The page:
[O]ur credo at NATO was just to be on the air the whole time, crowd out the opposition, give every interview, do every briefing. . . . We occupied the whole day with our information. And the more we did, the less the media put on talking heads and others who could nullify our briefings.

(Shea 2002, 167-168)14

Thus, NATO’s (dis)information crowded out the enemy’s.

Yet despite the omnipresence of its spokesmen, NATO lost the information war. The Serbs controlled the ground, where they gathered and promoted, through their antagonists’ own media channels, information tailored to advance their narrative of innocent victimhood. Their information campaign was a masterwork of strategic disinformation. The commander of allied forces in Southern Europe conceded that

the enemy was much better at this than we were . . . and far more nimble. The enemy deliberately and criminally killed innocents by the thousands, but no one saw it. . . .

We accidentally killed innocents, sometimes by the dozens, and the world watched on the evening news.

(Pounder 2000, 58)

NATO’s defeat in the information domain was not just due to a lack of news and images from the field. It was also attributable to its own organisational shortcomings, its failure to track how the weaponisation of information required adaptations in its own internal systems to optimise information effects. The conventional military’s existing organisational structures produced ‘a detailed institutional division of labor’ between public affairs (PA) and information operations (IO) personnel. This underpinned the ‘firewall’ that notionally existed between information provision and influence operations: ‘PA officers and IO officers receive separate educations and training, they follow diverging career paths, they work for specialized sub-organizations, they think in contrasting mindsets and philosophies of war, and they do not read the same publications and doctrines’ (Kid 2007, 115). NATO’s efforts ‘to integrate public information into IO planning . . . came to naught’ because military public affairs (PA) officers were reluctant to involve themselves in an information operations campaign (Pounder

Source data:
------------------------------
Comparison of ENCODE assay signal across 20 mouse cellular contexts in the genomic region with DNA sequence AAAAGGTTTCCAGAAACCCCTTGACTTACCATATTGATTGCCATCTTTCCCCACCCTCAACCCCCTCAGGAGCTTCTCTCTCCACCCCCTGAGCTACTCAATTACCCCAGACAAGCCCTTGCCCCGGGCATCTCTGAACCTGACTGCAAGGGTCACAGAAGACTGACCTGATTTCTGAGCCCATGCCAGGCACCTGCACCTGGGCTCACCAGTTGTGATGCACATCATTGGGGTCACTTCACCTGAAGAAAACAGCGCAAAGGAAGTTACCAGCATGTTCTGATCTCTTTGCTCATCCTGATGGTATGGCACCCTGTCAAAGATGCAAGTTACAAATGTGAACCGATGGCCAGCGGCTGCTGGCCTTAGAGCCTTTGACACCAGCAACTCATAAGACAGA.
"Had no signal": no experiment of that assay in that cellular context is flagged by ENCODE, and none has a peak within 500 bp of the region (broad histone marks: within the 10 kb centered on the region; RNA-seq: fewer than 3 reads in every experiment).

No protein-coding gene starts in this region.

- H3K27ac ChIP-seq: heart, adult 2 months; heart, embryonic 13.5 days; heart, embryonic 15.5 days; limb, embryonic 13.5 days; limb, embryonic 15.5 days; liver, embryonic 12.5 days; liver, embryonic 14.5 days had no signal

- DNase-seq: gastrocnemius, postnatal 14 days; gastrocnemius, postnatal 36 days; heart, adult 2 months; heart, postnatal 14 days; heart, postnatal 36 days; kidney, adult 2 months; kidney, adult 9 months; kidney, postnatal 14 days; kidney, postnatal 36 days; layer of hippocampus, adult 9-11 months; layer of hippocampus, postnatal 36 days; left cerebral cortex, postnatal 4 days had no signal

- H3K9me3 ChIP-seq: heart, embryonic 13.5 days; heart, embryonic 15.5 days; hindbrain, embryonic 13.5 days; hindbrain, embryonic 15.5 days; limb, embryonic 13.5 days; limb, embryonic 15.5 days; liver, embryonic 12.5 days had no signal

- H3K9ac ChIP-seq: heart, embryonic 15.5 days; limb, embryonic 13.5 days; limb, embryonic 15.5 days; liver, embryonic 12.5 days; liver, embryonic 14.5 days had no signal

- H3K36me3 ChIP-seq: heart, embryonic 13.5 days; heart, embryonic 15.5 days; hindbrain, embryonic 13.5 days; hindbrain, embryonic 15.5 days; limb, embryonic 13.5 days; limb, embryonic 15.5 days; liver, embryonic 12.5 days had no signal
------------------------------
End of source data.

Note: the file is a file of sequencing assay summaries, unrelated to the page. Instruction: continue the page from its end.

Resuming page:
2000, 60). They believed that putting public information at the service of information operations would damage the reputation for trustworthiness on which PA operations depended.1’ As a result, the military’s own organisational systems militated against ‘the implementation of IO initiatives based on public information’ (Pounder 2000, 60). The deputy director of the USAF’s Public Affairs Center of Excellence believed that this fine distinction between public information and information effects was an ethical luxury that militaries could no longer afford: ‘Everyone — commanders, IO specialists, and public affairs officers — needs to understand public information is a battlespace that must be contested and controlled like any other’ (Pounder 2000, 60). To exercise one’s scruples and vacate the field was to surrender it to the enemy.